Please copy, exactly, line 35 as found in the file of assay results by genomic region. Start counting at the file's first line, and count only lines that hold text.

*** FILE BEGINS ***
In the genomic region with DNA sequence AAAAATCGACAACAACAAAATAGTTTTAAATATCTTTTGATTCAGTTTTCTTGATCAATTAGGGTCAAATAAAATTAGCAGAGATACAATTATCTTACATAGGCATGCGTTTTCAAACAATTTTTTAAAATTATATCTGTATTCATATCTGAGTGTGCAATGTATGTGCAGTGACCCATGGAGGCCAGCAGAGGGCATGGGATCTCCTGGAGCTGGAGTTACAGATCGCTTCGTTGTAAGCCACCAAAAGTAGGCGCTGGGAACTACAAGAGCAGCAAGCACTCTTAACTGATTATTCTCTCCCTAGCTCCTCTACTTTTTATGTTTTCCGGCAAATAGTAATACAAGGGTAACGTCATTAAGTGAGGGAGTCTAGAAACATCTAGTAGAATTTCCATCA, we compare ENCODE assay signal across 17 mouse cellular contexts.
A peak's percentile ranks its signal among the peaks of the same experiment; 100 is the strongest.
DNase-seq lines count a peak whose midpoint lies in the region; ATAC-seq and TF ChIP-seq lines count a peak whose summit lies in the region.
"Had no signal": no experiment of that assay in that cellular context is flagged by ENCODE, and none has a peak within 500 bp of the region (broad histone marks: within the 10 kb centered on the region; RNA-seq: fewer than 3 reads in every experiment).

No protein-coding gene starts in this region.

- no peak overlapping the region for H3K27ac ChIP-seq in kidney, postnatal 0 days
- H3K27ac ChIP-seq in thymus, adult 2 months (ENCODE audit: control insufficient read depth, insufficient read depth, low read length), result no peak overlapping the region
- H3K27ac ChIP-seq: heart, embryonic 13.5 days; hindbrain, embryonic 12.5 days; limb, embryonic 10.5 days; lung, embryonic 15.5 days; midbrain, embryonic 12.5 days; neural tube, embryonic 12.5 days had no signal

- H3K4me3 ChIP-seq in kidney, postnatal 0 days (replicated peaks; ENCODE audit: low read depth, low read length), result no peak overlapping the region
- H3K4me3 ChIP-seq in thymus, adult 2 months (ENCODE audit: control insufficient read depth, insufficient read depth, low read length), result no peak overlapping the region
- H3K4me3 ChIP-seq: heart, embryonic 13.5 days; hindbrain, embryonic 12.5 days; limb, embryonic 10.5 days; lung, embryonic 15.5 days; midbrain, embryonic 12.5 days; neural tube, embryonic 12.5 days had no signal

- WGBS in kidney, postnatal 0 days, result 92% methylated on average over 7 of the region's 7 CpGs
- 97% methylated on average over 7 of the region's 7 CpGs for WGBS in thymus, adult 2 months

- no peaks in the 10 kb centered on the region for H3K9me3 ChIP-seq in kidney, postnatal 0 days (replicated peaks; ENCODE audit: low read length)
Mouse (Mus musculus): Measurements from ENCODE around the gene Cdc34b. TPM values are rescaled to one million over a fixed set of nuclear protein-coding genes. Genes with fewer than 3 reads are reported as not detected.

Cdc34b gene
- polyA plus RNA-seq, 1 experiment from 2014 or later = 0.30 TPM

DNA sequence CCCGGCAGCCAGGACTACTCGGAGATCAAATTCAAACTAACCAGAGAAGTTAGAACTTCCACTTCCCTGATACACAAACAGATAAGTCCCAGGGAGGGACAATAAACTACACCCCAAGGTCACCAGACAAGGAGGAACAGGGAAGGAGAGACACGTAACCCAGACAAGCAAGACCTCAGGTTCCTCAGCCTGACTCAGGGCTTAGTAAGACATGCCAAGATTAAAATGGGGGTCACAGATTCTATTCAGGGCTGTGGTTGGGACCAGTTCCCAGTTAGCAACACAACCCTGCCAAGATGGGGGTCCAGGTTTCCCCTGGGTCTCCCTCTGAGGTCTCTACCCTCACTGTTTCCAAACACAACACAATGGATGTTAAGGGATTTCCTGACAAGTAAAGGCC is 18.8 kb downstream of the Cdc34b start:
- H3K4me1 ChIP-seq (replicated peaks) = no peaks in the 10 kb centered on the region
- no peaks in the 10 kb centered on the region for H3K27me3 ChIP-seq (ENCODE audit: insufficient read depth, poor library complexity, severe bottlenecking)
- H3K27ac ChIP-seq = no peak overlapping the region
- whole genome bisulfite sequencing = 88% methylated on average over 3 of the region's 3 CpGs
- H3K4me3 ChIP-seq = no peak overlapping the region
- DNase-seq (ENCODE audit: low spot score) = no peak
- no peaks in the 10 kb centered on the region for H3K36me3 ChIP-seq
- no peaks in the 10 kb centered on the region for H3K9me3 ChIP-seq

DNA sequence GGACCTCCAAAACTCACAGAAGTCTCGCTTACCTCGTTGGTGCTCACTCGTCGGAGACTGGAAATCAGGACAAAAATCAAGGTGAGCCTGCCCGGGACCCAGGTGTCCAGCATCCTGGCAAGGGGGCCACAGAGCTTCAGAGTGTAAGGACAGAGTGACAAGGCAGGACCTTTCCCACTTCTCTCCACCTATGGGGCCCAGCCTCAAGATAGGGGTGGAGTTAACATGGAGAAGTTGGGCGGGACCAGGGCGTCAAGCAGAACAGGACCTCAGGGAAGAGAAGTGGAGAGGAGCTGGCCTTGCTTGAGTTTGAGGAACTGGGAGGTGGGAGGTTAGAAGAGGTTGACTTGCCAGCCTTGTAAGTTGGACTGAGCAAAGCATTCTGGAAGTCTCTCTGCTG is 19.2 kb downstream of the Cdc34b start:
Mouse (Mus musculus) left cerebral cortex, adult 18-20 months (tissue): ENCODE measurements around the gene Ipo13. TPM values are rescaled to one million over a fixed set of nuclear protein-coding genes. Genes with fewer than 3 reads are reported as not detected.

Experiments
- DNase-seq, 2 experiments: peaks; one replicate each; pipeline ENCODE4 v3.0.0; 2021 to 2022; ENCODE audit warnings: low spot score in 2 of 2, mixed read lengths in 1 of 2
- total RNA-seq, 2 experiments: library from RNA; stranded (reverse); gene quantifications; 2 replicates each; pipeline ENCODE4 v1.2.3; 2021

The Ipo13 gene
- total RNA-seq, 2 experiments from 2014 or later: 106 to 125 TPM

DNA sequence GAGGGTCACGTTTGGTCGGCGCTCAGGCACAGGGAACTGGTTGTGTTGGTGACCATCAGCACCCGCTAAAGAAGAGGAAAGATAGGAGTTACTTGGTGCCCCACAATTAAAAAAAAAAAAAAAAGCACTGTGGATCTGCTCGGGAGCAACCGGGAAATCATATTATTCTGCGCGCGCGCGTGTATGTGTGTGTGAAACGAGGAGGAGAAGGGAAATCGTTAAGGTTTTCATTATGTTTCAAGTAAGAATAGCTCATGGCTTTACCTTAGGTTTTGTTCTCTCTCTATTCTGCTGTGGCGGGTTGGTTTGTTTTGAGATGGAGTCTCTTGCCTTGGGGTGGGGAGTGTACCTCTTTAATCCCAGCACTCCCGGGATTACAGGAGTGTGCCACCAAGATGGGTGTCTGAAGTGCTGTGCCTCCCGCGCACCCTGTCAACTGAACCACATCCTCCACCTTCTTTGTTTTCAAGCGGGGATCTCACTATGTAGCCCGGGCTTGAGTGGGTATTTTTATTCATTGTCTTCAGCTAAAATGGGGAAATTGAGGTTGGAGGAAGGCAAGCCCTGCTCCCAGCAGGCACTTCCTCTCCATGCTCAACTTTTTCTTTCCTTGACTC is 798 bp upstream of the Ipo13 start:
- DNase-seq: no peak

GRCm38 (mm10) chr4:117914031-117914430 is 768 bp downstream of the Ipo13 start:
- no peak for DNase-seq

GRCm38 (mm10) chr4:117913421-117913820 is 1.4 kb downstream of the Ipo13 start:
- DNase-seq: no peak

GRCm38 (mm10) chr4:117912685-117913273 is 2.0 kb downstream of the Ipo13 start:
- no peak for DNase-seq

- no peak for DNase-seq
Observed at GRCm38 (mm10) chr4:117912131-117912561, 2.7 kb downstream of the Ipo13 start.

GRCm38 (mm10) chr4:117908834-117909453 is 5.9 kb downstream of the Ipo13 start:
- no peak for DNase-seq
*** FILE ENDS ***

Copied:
- DNase-seq: no peak